4. The possibility that a holdover tenant will fail to vacate the debtor’s commercial space was already rejected as a basis for denying confirmation.

Stabilis complains that a holdover tenant in the debtor’s commercial real estate unit could interfere with the debtor’s ability to rent that unit to Imperial, thus interfering with the debtor’s ability to meet its expenses and fund the plan. Stabilis raised this issue at the confirmation hearing, and the court was mindful of this objection when it found that the debtor was both willing and able to rent the commercial unit to Imperial. Thanos testified that the holdover tenant was aware of these bankruptcy proceedings and would vacate the premises to allow Imperial to take possession. The court credited that testimony, and Stabilis did not present evidence to persuade the court that the holdover tenant was likely to interfere with Imperial’s occupation of the premises. The court rejects this argument accordingly.


1. The debtor’s projections encompassed an adequate time frame to permit the court to evaluate plan feasibility.

In challenging the feasibility of the debtor’s plan, Stabilis complains that the debtor’s expense projections were limited to a one-year time horizon, yet the term of the plan is 10 years. The question of the appropriate time frame for analyzing a debtor’s viability is a mixed question of fact and law that must be considered by the court on a case-by-case basis. S&P, Inc. v. Pfeifer, 189 B.R. 173 (N.D. Ind. 1995) . Here, the court accepted the debtor’s projections for the first year of the plan as an accurate representation of the likely income and expenses of the debtor on a forward going basis. The court is mindful that both of these variable are subject to fluctuation over time, but for purposes of analyzing feasibility, the one-year time horizon gave the court a meaningful framework within which to assess whether the debtor’s income will generally be in line with its expenses. Here, the debtor’s business is fairly straightforward, and consists of the debtor acting in its capacity as a landlord of two units, with rental income coming from a residential tenant occupying the second floor and from a commercial tenant occupying the first floor and basement. The debtor’s ability to succeed under the plan depends on its ability consistently to rent these two units at an adequate rental rate such that it can perform under the plan while meeting its other obligations. The court did not require the debtor to show 10 years’ worth of projections, because such projections were unlikely to add anything of material significance to the financial picture of the debtor beyond what the debtor presented with respect to the projected income and expenses of the first year. When considering all of the circumstances, the debtor’s evidence was sufficient to provide the court reasonable assurance that the plan is feasible.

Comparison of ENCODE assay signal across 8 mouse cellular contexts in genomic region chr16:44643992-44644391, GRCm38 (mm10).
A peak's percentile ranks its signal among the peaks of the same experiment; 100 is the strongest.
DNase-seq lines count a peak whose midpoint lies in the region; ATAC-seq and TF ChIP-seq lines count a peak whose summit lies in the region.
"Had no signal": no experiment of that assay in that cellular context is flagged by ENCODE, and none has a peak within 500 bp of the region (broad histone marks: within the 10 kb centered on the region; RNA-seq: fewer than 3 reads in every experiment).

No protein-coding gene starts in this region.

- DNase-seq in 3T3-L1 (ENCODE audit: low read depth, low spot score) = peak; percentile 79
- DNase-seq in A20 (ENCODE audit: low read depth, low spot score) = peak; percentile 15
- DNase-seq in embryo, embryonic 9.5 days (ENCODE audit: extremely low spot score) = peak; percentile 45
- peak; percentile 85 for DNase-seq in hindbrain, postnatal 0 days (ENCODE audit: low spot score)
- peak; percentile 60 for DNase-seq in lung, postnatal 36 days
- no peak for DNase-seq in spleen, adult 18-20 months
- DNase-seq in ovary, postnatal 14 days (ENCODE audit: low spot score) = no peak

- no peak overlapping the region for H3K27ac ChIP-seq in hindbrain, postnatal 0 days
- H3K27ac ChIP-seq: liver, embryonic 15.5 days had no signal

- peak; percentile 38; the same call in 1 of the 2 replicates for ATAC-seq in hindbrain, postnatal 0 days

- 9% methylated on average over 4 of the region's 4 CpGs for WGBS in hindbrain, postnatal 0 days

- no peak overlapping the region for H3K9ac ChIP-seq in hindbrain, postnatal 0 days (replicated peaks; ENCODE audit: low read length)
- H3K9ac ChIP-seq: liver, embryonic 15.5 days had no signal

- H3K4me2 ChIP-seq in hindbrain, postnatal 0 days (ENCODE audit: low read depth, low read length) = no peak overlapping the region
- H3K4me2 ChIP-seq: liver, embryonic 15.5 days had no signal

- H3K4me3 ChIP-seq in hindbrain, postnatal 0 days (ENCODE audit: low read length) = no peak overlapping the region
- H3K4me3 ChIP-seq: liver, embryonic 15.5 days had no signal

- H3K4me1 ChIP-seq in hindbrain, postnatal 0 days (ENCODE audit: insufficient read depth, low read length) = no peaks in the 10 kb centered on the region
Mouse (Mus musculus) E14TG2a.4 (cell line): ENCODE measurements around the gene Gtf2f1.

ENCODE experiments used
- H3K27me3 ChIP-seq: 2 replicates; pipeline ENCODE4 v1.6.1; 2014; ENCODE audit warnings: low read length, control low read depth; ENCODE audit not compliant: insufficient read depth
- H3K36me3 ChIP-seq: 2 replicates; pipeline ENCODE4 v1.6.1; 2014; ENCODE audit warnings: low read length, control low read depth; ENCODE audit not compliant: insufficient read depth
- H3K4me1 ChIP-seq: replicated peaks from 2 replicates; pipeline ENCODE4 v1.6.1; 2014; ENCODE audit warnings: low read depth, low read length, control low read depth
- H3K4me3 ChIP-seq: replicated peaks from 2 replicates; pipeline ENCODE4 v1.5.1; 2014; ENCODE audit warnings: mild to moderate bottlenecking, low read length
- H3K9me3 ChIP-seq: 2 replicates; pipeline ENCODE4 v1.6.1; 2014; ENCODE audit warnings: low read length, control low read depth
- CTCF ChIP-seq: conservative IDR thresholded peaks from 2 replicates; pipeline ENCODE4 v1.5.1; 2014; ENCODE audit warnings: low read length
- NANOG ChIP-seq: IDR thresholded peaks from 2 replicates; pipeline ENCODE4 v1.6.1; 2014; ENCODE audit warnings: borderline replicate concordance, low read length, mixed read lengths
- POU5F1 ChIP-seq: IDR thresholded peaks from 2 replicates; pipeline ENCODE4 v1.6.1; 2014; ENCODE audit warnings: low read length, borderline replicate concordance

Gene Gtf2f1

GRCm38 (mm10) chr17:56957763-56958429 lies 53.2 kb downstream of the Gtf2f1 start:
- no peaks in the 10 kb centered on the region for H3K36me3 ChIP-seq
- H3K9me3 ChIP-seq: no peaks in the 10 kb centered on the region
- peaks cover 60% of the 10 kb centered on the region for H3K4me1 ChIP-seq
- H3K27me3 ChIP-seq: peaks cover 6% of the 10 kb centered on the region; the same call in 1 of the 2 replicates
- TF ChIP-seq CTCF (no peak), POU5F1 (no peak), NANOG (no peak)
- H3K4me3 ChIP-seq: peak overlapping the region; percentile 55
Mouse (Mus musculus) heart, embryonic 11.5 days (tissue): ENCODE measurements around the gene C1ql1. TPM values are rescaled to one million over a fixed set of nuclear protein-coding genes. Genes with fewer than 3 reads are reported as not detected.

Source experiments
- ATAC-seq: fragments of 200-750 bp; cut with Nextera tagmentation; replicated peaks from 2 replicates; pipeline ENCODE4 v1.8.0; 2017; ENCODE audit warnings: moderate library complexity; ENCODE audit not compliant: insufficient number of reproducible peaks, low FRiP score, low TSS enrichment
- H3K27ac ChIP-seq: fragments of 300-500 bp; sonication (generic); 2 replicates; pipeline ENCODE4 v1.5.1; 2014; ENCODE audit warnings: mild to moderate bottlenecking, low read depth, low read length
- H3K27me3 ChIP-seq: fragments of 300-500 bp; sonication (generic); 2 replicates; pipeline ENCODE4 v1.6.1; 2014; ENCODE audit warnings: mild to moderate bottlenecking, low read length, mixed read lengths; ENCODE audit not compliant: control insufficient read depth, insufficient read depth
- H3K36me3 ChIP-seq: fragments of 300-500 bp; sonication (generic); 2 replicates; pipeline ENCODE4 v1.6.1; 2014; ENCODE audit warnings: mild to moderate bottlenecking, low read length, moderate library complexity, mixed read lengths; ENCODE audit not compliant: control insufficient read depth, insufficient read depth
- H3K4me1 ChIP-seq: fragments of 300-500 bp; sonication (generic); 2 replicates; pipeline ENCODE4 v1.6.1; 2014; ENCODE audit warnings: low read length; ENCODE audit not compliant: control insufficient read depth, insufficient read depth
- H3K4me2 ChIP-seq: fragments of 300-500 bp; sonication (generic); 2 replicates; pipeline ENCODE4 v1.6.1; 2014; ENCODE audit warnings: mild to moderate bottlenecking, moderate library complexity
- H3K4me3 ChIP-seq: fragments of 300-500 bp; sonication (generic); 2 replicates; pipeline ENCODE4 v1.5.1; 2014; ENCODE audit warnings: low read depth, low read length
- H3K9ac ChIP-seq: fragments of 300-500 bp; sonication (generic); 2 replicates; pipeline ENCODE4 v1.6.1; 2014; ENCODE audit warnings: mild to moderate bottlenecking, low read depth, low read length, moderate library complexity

2. The court found Thanos’s testimony credible especially regarding the business model associated with the dry cleaning operation Imperial intends to operate on the debtor’s premises.

Stabilis takes the position that the court ought not place significant weight on Thanos’s testimony regarding the debtor’s ability to fund the plan because he is the debtor’s principal and the evidence is largely conclusory. The court, however, was more concerned with Thanos’s testimony in his capacity as the owner and operator of Imperial, a dry cleaning business that has operated in the District of Columbia for many decades, not just in his capacity as the principal of the debtor. The debtor’s plan relies heavily on the ability of Imperial to operate a profitable dry cleaning business on the debtor’s property. While courts ought to limit the weight given to conclusory testimony offered by unrealistically optimistic debtors in support of confirmation, they are not required to disregard the historic success of a related entity simply because that entity is owned by the debtor’s principal. Likewise, while the debtor in this case is a landlord, when serving in his capacity as Imperial’s principal, Thanos wears the hat of a businessman with substantial experience in the dry cleaning industry.


1. The debtor’s budgeted capital expenditures were adequate.